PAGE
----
Is A Workers Comp Settlement Taxable?

As a citizen of this country, you are obliged to give a portion of your income to the government in the form of taxes. But what if you’re living off your workers’ comp benefits? Do you still have to pay taxes? Is a workers’ comp settlement taxable?

In general, the law does not consider workers’ compensation as taxable income. Thus, workers’ comp settlements are not taxable both at the state and federal level. It doesn’t matter whether you’re receiving monthly payments or a lump sum settlement. As long as it’s part of your workers’ comp benefits, you won’t get taxed.

But that doesn’t mean you’ll be free from taxes if you’re on workers comp. Your workers’ comp settlement may still affect your tax return in other ways.

How Workers Comp Benefits Affect Your Taxes

The Internal Revenue Code expressly states that: “amounts received under workmen’s compensation acts as compensation for personal injuries or sickness shall not form part of the taxable gross income.” But if you’re receiving SSI or SSDI on top of your workers’ comp, it’s a different story.

If you’re not familiar, SSI stands for Supplemental Security Income while SSDI means Social Security Disability Income. Both of these benefits are administered by the Social Security Agency (SSA). While workers comp isn’t considered taxable income, SSA benefits are.

And if you’re wondering, yes, it’s very much possible to receive workers comp and SSDI or SSI at the same time. The combined amount, however, should not exceed 80% of your weekly wage from before the accident. Otherwise, the SSA will reduce your benefits in a process called workers compensation offsetting.

For example, if your income from before your injury is $1,000 per week, your total benefits should not exceed $800. So if you’re receiving $500 in workers comp and $500 in SSDI, the SSA will reduce your benefits by $200.

Some states also implement a “reverse offsetting” process. Instead of your SSI/SSDI, your workers’ comp will be reduced.

A close up of a tax document from the IRS

Regardless of which benefit takes the toll, the offset amount will form part of your taxable income. In the example above, the $200 reduction will become taxable and should be reported in your tax return.

Aside from SSI/SSDI, having other sources of income while receiving workers comp will also affect your taxes. For example, if you take money from a 401k or retirement plan during your benefit period, you’ll most likely pay taxes for that. If you return to work or did any income-generating activity while on workers comp, you’ll also be taxed accordingly.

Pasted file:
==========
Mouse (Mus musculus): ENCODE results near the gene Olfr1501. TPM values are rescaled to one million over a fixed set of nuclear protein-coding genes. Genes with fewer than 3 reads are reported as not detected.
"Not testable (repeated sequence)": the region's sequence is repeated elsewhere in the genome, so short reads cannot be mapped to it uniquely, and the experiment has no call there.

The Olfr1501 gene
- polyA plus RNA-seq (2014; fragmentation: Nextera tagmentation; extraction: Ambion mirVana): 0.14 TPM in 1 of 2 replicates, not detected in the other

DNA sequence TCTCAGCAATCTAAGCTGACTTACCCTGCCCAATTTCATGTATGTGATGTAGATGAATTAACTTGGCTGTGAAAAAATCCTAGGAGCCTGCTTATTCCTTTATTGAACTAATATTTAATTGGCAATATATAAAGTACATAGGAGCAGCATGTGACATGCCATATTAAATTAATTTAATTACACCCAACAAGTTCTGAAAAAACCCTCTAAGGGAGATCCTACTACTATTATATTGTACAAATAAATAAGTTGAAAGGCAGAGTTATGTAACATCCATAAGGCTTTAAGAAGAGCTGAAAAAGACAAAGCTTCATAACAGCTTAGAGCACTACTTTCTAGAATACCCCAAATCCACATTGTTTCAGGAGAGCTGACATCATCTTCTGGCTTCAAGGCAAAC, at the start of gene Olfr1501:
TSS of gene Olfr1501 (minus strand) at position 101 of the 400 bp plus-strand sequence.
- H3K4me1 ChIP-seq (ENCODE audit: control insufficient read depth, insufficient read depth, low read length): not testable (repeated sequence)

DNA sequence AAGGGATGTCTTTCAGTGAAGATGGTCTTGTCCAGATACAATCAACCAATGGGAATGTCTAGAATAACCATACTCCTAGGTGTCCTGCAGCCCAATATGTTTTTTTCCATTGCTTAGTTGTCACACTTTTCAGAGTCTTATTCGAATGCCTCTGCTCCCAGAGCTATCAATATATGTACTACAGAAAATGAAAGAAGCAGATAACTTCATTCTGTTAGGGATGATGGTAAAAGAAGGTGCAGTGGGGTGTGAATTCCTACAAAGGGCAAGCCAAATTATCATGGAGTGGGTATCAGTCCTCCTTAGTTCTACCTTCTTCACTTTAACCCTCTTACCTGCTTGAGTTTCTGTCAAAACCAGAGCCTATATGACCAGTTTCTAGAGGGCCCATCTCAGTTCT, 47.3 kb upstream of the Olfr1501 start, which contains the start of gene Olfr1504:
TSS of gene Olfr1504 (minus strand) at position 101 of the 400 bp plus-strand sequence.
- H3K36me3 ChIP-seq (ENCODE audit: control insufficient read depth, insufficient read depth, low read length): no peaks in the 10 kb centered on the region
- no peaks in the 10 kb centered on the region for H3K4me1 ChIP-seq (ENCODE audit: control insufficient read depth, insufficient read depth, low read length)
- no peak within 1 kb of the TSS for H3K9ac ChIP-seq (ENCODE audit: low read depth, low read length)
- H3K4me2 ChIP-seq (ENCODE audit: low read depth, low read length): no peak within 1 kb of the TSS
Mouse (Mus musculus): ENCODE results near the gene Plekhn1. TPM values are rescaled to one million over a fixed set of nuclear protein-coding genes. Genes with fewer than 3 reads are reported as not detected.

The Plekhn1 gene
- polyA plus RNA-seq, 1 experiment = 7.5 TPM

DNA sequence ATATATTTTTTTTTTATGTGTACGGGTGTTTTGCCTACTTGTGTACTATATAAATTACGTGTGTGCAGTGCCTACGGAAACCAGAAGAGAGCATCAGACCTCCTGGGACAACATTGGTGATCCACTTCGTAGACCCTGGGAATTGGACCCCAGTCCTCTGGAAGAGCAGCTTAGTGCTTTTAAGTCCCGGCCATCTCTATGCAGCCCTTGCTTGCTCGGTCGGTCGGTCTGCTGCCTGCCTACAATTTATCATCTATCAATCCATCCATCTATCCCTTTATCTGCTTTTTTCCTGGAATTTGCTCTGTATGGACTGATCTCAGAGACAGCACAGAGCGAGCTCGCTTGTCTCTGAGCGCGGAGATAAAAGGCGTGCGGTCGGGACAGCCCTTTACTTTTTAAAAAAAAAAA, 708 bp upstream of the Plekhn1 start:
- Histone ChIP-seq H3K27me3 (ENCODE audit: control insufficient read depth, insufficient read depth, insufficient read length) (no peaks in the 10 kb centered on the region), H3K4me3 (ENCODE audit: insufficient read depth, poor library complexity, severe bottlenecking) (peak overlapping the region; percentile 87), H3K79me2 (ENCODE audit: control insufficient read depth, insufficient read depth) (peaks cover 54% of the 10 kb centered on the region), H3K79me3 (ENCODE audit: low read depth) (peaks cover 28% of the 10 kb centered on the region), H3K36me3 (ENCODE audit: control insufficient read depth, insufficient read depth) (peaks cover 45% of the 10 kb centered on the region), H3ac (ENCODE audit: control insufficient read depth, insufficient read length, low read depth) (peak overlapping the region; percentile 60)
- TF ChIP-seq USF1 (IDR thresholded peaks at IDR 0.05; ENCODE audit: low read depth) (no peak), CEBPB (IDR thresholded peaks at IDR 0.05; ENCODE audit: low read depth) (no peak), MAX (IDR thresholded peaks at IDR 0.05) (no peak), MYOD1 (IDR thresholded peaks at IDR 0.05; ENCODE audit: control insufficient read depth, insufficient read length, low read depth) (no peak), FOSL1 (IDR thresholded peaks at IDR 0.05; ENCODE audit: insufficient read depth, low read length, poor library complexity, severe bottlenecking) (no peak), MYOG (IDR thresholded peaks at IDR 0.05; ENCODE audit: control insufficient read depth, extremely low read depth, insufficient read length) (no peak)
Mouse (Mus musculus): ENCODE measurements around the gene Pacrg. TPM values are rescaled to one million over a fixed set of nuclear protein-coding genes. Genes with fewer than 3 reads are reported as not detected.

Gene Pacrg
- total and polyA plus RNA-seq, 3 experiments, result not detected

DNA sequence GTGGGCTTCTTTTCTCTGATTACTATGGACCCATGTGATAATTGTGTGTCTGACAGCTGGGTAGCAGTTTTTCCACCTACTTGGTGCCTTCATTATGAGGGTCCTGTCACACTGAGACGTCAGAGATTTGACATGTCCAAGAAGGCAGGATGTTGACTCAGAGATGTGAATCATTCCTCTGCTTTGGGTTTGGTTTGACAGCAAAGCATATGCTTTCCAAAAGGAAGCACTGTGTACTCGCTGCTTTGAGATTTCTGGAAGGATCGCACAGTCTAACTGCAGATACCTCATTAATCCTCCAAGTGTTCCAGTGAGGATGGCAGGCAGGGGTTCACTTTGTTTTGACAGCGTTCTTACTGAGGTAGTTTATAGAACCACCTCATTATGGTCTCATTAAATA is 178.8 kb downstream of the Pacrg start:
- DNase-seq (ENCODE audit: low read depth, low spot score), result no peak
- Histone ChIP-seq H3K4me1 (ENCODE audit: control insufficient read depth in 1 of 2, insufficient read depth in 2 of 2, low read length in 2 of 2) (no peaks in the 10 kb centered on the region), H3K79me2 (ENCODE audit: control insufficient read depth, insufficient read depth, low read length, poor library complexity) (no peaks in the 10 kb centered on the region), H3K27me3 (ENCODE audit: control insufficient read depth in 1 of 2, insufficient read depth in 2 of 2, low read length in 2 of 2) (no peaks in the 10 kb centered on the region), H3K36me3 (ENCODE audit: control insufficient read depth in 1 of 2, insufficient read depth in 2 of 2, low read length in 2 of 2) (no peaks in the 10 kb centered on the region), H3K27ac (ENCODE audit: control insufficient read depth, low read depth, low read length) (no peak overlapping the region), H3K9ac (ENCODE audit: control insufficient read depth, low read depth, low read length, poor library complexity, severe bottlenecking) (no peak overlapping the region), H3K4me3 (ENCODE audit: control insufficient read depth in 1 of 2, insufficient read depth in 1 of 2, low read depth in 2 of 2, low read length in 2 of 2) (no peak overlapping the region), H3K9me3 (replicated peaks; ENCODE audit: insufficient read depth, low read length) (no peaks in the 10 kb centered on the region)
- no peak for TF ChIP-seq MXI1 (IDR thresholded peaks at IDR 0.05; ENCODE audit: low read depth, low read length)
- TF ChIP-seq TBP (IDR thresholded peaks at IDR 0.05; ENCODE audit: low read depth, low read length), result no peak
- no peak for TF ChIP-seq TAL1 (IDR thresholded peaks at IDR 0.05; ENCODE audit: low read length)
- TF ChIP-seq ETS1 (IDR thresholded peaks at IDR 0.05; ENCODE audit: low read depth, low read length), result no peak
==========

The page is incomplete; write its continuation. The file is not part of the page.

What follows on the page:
Can IRS Take Workers Comp Settlement?

If you have unpaid taxes, the IRS can legally levy or garnish a portion of your earnings or seize any property you own. But they cannot take your workers’ comp settlement if they are paid under a workers’ compensation act or a similar statute.

In Florida, the statutes also protect workers’ compensation benefits from such claims. Section 440.22 specifically states that:

such compensation and benefits shall be exempt from all claims of creditors, and from levy, execution, and attachments or another remedy for recovery or collection of a debt, which exemption may not be waived.

Should You Declare Workers Comp Benefits On Your Tax Return?

No, you are not required to declare workers comp benefits on your tax return. Unless they become taxable due to the circumstances mentioned above.

Do You Receive a 1099 for Workers Compensation?

A 1099 form is a record of any income you received other than wages and salaries. Since workers’ compensation isn’t a taxable income, you should not receive a 1099 form for it. If you did, inform your workers’ compensation office about the mistake and find out what you can do. You can also talk to your employer so they can file a corrected 1099.

But if a part of your workers’ comp is taxable because you’re also receiving SSI/SSDI, you should declare the taxable part under ”Other Reportable Income”. This post provides a step-by-step guide on how to do it.

These all may sound easy but figuring out whether or not you owe taxes on your workers’ comp can be complicated. As such, it’s best to consult a tax professional or your workers’ comp attorney to determine the best course of action.


Victor Malca P.A. has over 25 years of litigation experience in Workers Compensation and Social Security Disability lawsuits. His experience and continued success in fighting for his clients puts among the most trusted workers’ compensation lawyers in Florida. Our area of expertise is in representing injured workers on compensation benefit cases and disabled individuals claim social security disability benefits.

Our unwavering advocacy for employee rights and privileges are recognized by our past clients across South Florida. Book a free consultation today.

Judy Ponio is a writer for Victor Malca LawAbout The Author

Judy Ponio is a writer for Victor Malca Law P.A. and enjoys helping people with questions about social security, workers compensation, and other serious matters involving people’s livelihood. She is not an attorney and her writing should not be considered legal advice.

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